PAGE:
What we aim to investigate is what is the

We begin by defining some of the points, which are also marked on the diagram.

Since we are investigating the parabola's

We know $FP=F'P'$ clearly. Also, $VP\text{ (curve length)}=VP'\text{ (straight line)}=s$, since it's like the curve 'straightens out', as it rolls

The gradient of the tangent at point $P$ is $2t$, and the gradient of $FP$ is $\frac{t^2-a}{t}$.

We define $\theta$ as the angle between $FP$ and the tangent at $P$.Note that the angle between a line and the horizontal $x$-axis is given by $\arctan\text{(gradient)}$. $$\therefore\hspace{5pt}\theta=\arctan\left(2t\right)-\arctan\left(\frac{t^2-a}{t}\right)$$ $$\implies\tan\theta=\frac{2t-\frac{t^2-a}{t}}{1+2t^2-2a}=\frac{t^2+a}{2t^3+(1-2a)t}$$ By simple geometry, we should see from the diagram that for $F'=(x,y)$, we have $$x(t)=s-d\cos\theta$$ $$y(t)=d\sin\theta$$ Now, we can evaluate $d,s,\sin\theta,\cos\theta$ all in terms of $t$. First, for $d$, using Pythagoras' between points $F$ and $P$, $$d=\sqrt{\left(t^2-a\right)^2+t^2}=\sqrt{t^4+(1-2a)t^2+a^2}$$ For $s$, we use the arclength formula. $$s=\int_0^t\sqrt{1+\left(\frac{\mathrm{d}y}{\mathrm{d}x}\right)^2}\hspace{2pt}\mathrm{d}x=\int_0^t\sqrt{1+4x^2}\hspace{2pt}\mathrm{d}x$$ This is now an integral which we can evaluate using a trigonometric substitution: $x=\frac{1}{2}\tan u$. $$\int_0^t\sqrt{1+4x^2}\hspace{2pt}\mathrm{d}x = \int_0^t \frac{\sec^2(u)\sqrt{\tan^2(u)+1}}{2}\hspace{2pt}\mathrm{d}u = \frac{1}{2}\int_0^t\sec^3 u\hspace{2pt}\mathrm{d}u$$ For this transformed integral, let $I=\int\sec^3 u\hspace{2pt}\mathrm{d}u$. Let's proceed with by parts, $$I=\int\sec u\left(\sec^2 u\right)\hspace{2pt}\mathrm{d}u$$ $$\hspace{54pt}=\sec u\tan u - \int\sec u\tan^2 u\hspace{2pt}\mathrm{d}u$$ $$\hspace{78pt}=\sec u\tan u - \int\sec u\left(\sec^2 u-1\right)\hspace{2pt}\mathrm{d}u$$ $$\hspace{86pt}=\sec u\tan u - \int\sec^3 u\hspace{2pt}\mathrm{d}u + \int\sec u\hspace{2pt}\mathrm{d}u$$ $$\hspace{113pt}=\sec u\tan u - \int\sec^3 u\hspace{2pt}\mathrm{d}u + \ln\left(\sec u + \tan u\right)$$ $$\therefore\hspace{5pt}I=\sec u\tan u + \ln\left(\sec u + \tan u\right) - I \implies \underline{I=\frac{1}{2}\sec u\tan u + \frac{1}{2}\ln\left(\sec u + \tan u\right)}$$ Now, going back to our original expression for $s$, and recalling $u=\arctan 2x$,$\tan(\arctan(2x))=2x$, $\sec(\arctan(2x))=\sqrt{4x^2+1}$ we can finally evaluate it as $$s(t)=\frac{1}{2}t\sqrt{4t^2+1}+\frac{1}{4}\ln\left(\sqrt{4t^2+1}+2t\right)$$ We are now almost there at our goal of finding $x(t)$ and $y(t)$ - we only require $\sin\theta$ and $\cos\theta$ now. We know $\tan\theta$ already, so this shouldn't be too hard, if a little messy. $$\cos\theta=\frac{2t^3+(1-2a)t}{\sqrt{4t^6+(5-8a)t^4+(4a^2-2a+1)t^2+a^2}}$$ $$\sin\theta=\frac{t^2+a}{\sqrt{4t^6+(5-8a)t^4+(4a^2-2a+1)t^2+a^2}}$$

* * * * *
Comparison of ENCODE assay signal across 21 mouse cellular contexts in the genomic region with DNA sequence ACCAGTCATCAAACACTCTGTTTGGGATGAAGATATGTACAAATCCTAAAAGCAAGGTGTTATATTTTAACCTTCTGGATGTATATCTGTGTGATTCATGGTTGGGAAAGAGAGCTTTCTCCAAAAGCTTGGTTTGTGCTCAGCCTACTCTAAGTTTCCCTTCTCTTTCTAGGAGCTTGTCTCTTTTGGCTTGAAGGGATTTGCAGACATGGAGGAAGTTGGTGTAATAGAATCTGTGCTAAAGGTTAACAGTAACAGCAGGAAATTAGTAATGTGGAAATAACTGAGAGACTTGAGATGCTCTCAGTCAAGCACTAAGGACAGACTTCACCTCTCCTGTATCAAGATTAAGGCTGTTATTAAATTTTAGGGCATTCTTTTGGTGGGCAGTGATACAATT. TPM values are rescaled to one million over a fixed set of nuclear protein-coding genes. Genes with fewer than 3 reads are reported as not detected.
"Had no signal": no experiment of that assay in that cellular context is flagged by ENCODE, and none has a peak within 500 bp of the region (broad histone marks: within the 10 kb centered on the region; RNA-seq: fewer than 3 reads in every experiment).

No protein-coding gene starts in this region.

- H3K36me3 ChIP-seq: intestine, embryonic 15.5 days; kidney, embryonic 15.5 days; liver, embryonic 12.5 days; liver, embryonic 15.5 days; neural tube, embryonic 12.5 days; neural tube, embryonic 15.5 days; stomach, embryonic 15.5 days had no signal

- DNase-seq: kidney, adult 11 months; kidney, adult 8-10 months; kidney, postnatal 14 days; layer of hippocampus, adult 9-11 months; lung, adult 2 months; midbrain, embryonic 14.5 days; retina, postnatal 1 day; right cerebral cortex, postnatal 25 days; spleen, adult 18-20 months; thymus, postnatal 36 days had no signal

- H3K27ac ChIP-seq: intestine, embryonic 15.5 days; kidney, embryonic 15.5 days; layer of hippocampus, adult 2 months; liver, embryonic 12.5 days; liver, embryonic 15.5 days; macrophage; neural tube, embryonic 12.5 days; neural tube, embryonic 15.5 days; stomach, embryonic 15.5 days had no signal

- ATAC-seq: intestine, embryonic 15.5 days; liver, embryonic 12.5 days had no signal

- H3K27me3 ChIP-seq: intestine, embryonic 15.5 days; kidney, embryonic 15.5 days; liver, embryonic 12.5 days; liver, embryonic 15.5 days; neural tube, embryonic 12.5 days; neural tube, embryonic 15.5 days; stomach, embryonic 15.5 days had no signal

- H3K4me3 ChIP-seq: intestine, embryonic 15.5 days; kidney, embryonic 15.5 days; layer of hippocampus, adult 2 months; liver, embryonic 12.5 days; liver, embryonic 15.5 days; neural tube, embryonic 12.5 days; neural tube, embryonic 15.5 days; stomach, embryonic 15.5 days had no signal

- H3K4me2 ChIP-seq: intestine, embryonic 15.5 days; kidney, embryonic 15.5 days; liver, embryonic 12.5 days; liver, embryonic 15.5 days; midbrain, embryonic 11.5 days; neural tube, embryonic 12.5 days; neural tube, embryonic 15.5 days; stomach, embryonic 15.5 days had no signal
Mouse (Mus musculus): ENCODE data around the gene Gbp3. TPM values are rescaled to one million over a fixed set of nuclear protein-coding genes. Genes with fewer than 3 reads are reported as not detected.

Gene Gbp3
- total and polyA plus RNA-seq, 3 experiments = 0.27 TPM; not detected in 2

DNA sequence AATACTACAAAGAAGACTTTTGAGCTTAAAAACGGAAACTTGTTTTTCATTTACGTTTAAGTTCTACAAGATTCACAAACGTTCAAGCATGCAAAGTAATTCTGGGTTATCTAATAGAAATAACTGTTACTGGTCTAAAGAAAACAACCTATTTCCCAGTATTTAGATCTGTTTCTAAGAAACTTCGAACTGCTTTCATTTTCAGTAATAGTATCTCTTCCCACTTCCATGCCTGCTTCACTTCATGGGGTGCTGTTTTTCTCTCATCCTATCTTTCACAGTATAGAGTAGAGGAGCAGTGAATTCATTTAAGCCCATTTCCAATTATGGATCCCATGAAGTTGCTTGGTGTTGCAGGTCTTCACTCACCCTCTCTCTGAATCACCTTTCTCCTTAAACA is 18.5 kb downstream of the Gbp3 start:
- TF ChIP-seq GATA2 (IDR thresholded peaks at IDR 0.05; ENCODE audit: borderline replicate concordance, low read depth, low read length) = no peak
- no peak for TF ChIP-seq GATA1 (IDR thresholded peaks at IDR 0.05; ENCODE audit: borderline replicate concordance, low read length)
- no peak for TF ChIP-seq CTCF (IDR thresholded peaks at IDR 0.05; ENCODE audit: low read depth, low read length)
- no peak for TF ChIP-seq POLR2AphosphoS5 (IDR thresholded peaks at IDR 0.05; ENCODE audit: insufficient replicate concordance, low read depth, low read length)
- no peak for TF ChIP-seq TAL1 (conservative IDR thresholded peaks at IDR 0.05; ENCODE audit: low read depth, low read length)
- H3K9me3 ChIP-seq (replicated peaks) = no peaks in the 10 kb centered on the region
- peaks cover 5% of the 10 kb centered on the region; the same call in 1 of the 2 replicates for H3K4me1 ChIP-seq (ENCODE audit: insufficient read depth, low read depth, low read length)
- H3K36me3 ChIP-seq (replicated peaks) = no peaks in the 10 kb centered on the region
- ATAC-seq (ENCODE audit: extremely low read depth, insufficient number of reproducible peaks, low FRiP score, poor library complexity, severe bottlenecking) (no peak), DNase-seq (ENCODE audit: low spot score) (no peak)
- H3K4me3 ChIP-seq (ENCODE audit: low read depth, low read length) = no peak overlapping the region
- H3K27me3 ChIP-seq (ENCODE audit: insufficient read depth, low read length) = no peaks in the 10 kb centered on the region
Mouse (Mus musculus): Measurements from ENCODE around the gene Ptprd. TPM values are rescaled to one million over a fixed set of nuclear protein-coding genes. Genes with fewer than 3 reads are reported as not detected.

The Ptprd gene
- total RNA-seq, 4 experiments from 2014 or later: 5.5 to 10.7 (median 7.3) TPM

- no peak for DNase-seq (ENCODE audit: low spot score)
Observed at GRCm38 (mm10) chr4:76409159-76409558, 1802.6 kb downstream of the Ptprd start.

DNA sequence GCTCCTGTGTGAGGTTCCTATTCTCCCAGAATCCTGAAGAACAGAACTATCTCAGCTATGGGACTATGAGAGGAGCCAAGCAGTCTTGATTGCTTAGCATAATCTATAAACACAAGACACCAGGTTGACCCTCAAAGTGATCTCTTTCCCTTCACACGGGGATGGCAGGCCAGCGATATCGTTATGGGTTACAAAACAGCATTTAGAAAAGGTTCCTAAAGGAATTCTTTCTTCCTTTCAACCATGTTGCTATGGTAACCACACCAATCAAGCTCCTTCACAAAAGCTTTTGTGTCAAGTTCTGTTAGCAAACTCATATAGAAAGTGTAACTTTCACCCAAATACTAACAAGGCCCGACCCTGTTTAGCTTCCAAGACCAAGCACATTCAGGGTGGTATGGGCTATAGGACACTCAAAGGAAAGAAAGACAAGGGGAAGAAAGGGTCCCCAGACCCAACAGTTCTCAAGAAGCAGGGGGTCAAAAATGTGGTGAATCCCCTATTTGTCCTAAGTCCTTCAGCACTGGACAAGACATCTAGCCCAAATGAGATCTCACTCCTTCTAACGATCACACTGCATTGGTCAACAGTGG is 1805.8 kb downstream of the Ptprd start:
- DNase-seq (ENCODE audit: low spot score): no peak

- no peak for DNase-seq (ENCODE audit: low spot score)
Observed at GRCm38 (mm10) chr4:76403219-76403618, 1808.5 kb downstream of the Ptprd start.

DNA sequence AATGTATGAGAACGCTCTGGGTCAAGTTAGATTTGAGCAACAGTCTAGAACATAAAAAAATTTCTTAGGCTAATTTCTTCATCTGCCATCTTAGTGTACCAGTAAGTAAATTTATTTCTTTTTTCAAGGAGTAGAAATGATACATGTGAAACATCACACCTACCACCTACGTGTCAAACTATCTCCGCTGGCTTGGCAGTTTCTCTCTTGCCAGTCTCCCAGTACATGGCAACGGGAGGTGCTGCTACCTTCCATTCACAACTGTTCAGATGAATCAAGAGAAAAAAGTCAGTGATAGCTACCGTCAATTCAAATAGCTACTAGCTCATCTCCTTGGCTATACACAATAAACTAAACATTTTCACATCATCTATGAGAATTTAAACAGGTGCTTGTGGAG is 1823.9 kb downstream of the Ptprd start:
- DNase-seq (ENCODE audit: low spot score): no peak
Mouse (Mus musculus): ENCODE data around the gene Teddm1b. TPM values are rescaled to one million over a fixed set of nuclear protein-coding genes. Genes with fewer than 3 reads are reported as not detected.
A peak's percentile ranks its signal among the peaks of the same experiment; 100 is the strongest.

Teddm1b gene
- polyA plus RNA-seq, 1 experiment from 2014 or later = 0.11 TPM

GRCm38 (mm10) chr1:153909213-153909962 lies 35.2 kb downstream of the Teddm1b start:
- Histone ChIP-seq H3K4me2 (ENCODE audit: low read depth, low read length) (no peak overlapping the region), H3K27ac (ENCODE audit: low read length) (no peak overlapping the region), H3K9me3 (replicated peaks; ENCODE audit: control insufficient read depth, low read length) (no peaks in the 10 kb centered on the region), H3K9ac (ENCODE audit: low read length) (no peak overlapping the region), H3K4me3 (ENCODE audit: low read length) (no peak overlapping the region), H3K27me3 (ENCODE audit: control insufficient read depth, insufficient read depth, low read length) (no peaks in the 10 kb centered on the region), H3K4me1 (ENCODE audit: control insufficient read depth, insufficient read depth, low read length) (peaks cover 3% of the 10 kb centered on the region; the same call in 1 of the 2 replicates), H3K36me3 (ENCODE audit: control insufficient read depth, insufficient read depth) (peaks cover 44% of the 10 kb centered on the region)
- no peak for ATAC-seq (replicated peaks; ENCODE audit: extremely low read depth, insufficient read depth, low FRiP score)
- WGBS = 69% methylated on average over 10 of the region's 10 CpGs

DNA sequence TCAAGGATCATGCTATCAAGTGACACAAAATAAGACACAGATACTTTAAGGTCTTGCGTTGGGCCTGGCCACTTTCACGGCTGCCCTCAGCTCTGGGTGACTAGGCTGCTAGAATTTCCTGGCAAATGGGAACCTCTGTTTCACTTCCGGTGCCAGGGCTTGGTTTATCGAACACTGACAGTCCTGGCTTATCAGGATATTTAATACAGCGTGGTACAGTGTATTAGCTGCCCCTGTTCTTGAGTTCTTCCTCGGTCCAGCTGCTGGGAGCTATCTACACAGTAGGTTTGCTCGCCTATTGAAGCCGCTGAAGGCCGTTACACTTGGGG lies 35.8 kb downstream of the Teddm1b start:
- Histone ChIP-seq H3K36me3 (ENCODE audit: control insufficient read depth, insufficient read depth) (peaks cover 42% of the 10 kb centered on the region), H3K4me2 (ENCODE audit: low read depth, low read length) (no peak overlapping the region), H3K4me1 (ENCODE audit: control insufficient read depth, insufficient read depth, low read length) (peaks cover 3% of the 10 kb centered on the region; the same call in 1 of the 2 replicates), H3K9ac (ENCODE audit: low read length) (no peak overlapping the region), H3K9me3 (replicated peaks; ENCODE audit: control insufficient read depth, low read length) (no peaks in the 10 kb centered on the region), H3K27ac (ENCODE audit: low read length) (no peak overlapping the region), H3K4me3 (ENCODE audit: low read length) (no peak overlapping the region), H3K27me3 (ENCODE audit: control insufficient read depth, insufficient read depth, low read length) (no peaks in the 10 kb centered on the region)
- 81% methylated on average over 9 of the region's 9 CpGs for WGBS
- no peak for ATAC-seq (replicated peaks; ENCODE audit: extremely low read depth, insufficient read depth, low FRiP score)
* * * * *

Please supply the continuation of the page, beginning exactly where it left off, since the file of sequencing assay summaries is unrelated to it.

$$\therefore\hspace{5pt}x(t)=s-d\cos\theta=\frac{1}{4}\left(\frac{2(4a-1)t}{\sqrt{4t^2+1}}+\ln\left(2t+\sqrt{4t^2+1}\right)\right)$$ $$y(t)=d\sin\theta=\frac{\left(\sqrt{t^4+(1-2a)t^2+a^2}\right)\left(t^2+a\right)}{\sqrt{4t^6+(5-8a)t^4+(4a^2-2a+1)t^2+a^2}}=\frac{t^2+a}{\sqrt{4t^2+1}}$$ As shown by both the animation and the diagram, our parabola is symmetric about the $y$-axis, and so we will stick with this parabola of $y=x^2$, and so $a=\frac{1}{4}$. We could use a more generic form of parabola, but this yields very messy algebra, so we take the $y=x^2$ case for a clean paramaterisation. $$\therefore\hspace{5pt}x(t)=\frac{1}{4}\ln\left(2t+\sqrt{4t^2+1}\right),\hspace{5pt}y(t)=\frac{1}{4}\sqrt{4t^2+1}$$ We have our parametric equations, and now let's go ahead and convert into Cartesian form, expressing $y$ in terms of $x$. From the $x(t)$ equation, $$2t+\sqrt{4t^2+1}=e^{4x}\implies4t\hspace{1pt}e^{4x}=e^{8x}-1\implies t=\frac{1}{4}\left(e^{4x}-e^{-4x}\right)$$ $$\therefore\hspace{5pt}y=\frac{1}{4}\sqrt{4\cdot\frac{1}{16}\left(e^{4x}-e^{-4x}\right)^2+1}$$ $$\hspace{8pt}=\frac{1}{4}\sqrt{\frac{1}{4}e^{8x}+\frac{1}{4}e^{-8x}+\frac{1}{2}}$$ $$\hspace{46pt}=\frac{1}{4}\left(\frac{1}{2}e^{4x}+\frac{1}{2}e^{-4x}\right)=\frac{1}{4}\cosh4x$$ $$\therefore\hspace{5pt}\boxed{y=\frac{1}{4}\cosh4x}\hspace{10pt}\square$$ There we are; the

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